After nearly two decades, Apple finally decided to leave macOS 10 behind and introduce macOS 11. Many people installed the operating system immediately after the release with the strong belief that Apple knows what they are doing. Of course, the new macOS 11 was bound to be an upgrade from its predecessors, but is it really better than what you are currently using? What are its downsides? Read on for a few reasons you might want to avoid Apple’s macOS 11:
Lack of support for 32-Bit apps
The absence of the 32-bit software functionality has proved a major turn-off for most Mac users, with some early adopters choosing to downgrade from Mac OS 11 just to continue using apps that are only available in 32-bit. It is a real dilemma for anyone running a 32-bit app, as you have to choose between giving it up and sticking with the OS you are currently using.
As expected, macOS is heavier and packed with CPU-resource-consuming features that need newer processors to run correctly. However, unlike recent updates such as High Sierra, which came out in 2017 and ran on machines from as early as 2009, Big Sur only runs on machines released in 2013 or later. There is no point mooning over the new operating system if your machine isn’t among the following:
- 2013 or newer Mac Pro
- 20-17 or newer iMac Pro
- 2014 or newer iMac
- 2014 or newer Mac mini
- 2015 or newer MacBook
- 2013 or newer MacBook Pro (Some MacBook Pro machines from early 2013 may not be compatible)
- 2013 or newer MacBook Air
Some programs bypass VPN
If you fancy encrypting your data using a VPN, macOS has found a way to circumvent that for some of their apps. The OS, unlike all its predecessors, won’t allow you to use the Kernel Extension to set up a VPN or firewall. This is because all of Apple’s applications do not strictly operate within the user’s control on macOS 11. This is a huge data privacy and security issue, especially for businesses that use Apple devices on their network.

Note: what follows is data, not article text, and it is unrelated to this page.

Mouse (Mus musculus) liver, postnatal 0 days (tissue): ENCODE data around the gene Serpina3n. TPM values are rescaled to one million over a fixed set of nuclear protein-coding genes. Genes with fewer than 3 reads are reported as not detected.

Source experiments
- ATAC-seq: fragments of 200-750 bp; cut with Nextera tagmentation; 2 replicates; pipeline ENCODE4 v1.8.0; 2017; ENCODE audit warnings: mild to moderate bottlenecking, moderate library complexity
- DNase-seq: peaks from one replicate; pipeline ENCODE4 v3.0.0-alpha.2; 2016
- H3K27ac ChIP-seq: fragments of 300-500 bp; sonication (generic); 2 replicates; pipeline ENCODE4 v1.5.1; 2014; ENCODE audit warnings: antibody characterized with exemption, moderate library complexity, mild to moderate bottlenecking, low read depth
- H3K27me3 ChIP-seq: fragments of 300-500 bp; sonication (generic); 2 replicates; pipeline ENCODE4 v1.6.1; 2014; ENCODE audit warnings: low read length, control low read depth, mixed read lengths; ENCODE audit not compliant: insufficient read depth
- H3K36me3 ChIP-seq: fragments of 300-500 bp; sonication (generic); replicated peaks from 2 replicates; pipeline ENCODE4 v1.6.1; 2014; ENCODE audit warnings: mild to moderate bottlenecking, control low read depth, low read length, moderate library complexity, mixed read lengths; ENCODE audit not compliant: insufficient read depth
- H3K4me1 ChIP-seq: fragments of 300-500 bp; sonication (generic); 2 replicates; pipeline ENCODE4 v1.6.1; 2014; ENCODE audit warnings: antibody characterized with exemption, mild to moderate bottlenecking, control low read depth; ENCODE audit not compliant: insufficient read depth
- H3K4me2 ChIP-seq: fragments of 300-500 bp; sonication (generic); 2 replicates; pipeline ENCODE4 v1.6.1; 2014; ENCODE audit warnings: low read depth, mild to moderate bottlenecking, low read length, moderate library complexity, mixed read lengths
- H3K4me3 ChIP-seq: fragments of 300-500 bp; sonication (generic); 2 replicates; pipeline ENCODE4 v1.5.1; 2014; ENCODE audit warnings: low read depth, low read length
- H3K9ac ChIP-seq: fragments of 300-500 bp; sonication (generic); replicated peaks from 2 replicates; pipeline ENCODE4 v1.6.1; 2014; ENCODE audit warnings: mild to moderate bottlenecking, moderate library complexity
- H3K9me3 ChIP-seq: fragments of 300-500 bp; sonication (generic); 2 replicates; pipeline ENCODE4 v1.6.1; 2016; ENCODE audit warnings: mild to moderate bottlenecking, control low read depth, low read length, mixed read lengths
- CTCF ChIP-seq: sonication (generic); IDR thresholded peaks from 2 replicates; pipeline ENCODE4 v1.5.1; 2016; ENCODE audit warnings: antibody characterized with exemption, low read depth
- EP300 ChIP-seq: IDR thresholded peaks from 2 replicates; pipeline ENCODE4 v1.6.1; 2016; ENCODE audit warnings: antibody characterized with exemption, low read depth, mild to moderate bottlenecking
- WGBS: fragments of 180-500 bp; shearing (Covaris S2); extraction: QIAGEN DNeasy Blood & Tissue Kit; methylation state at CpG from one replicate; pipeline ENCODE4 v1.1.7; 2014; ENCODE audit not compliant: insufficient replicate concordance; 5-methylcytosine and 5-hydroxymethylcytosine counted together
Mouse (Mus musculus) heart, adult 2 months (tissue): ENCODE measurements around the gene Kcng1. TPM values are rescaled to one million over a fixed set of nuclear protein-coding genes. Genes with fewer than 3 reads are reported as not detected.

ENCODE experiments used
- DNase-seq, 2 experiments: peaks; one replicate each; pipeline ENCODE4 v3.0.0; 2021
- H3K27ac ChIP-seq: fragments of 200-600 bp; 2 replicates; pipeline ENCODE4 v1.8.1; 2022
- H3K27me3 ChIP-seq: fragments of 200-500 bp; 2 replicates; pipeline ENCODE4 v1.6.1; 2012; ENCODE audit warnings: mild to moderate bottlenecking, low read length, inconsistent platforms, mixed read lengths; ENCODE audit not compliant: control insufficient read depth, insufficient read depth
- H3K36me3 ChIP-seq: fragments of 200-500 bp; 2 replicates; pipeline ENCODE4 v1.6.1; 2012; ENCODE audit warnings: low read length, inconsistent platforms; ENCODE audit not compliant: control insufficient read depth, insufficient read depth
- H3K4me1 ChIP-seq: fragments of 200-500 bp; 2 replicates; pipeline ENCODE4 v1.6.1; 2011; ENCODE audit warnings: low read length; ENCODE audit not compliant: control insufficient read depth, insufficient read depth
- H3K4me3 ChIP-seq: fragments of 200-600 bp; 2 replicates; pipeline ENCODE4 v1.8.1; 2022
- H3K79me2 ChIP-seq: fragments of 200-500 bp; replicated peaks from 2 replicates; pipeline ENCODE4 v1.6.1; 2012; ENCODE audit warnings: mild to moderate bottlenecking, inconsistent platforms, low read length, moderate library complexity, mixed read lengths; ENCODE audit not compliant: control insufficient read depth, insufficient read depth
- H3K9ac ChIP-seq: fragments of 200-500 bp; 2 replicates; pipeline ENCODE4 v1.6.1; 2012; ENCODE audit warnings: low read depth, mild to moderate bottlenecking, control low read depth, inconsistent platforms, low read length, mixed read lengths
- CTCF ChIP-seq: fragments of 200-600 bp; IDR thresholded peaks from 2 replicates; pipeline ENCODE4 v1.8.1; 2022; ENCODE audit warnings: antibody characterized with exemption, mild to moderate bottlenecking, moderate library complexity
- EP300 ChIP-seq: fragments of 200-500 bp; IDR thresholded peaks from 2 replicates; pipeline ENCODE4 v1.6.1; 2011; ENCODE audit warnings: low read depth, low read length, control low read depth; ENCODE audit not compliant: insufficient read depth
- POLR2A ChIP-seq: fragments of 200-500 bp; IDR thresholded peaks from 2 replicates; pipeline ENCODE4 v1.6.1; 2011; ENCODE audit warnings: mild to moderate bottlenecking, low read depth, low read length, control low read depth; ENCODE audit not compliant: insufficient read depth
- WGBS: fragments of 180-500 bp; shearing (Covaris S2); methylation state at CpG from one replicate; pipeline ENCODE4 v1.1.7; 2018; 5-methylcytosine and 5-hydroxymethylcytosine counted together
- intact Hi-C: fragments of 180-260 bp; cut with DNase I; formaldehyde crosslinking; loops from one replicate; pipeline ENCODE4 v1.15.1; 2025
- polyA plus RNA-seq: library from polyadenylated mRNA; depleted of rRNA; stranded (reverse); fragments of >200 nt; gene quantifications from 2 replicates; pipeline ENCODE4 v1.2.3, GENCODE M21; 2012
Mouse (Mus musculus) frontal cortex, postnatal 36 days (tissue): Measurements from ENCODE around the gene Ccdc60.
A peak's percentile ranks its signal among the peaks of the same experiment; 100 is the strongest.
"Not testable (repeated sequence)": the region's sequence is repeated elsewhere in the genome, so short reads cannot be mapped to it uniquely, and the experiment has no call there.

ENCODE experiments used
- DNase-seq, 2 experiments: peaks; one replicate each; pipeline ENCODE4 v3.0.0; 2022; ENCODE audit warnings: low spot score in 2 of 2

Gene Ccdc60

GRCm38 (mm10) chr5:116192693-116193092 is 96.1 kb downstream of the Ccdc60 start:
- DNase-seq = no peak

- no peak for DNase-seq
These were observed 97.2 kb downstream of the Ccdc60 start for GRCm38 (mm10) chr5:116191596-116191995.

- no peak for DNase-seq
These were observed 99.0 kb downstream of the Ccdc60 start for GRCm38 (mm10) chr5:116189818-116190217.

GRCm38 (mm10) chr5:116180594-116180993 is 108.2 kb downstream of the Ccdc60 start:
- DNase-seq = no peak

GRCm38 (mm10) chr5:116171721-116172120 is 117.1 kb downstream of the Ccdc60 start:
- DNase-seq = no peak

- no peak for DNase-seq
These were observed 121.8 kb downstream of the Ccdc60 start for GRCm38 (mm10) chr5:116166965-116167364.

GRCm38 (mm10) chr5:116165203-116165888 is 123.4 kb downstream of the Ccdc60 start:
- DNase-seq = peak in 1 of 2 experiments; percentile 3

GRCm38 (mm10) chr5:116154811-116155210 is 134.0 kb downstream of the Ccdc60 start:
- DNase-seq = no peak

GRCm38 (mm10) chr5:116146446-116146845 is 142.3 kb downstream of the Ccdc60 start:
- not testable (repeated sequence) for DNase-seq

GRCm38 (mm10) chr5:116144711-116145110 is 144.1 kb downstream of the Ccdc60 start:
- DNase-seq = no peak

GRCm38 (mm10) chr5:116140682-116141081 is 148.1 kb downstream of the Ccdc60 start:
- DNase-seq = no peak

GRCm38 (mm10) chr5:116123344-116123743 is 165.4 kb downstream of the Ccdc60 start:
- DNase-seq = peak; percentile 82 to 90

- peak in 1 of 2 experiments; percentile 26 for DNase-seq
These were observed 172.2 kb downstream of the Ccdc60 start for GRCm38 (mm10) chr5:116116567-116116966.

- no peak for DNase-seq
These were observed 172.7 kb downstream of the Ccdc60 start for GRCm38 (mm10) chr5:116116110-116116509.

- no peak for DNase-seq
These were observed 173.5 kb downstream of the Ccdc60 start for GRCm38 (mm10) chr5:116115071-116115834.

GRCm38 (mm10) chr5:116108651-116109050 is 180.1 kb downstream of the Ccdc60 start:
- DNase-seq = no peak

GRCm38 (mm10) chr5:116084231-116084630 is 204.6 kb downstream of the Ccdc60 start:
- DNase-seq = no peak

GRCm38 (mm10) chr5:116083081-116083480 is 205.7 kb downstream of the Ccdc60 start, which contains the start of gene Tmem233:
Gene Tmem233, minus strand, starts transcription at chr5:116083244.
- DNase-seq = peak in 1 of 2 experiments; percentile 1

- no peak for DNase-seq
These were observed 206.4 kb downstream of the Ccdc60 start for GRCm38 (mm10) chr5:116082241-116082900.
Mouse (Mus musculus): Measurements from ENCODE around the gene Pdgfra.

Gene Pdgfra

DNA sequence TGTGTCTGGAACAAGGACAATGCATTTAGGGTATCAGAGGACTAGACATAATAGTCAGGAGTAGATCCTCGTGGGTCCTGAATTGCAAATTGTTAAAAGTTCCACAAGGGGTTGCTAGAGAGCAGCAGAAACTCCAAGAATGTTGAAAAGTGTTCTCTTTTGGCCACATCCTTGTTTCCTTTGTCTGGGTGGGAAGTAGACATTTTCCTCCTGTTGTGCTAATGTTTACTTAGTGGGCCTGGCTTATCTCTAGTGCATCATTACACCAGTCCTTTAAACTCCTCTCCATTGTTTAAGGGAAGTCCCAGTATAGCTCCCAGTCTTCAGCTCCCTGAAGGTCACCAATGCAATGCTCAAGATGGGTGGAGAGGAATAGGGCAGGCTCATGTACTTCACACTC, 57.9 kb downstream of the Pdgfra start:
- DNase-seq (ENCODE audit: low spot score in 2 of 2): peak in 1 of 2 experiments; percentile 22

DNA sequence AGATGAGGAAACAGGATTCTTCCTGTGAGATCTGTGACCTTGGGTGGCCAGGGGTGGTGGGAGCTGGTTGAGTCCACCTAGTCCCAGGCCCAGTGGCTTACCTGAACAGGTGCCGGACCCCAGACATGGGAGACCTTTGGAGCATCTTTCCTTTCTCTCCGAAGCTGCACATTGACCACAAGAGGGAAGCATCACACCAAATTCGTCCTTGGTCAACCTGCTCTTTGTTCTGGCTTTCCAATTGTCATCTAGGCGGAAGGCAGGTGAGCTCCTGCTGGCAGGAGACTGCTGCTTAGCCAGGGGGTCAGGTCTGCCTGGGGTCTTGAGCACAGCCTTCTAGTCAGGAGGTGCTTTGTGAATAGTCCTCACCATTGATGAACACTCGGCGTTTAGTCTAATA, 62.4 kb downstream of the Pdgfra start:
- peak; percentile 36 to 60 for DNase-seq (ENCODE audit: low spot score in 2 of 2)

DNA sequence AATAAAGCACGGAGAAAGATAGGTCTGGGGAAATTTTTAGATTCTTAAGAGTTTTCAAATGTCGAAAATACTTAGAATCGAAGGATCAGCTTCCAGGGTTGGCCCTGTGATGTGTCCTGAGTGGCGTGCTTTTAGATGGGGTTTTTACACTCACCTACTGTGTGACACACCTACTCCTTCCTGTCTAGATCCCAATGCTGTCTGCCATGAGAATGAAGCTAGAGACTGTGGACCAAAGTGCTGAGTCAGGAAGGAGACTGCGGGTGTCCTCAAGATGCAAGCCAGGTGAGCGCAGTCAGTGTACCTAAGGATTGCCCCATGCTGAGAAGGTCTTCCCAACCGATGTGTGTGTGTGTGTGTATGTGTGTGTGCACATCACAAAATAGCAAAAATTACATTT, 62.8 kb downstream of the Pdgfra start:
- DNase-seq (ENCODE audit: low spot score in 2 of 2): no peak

Huge space requirements
Not only have people reported problems with downloading macOS 11, but the space requirements for installation are also proving an impediment for some users. To install the operating system, you need to have at least 35 GB of space on your SSD.
Issues with certificate checks
There have been concerns over how certificate checks are conducted on macOS 11. According to hacker Paul Jeffrey, the Apple server was down for most users when they tried to install the new OS, and programs started significantly slowly. This is because the system conducts a check every time you start a program to confirm the validity of the developer’s certificate.
Without a doubt, macOS 11 has lived up to the hype, if you choose to focus on the pros. However, there are quite a few downsides that some users cannot afford to ignore. Hopefully, Apple corrects the above issues in upcoming updates to enhance the OS’s inclusivity.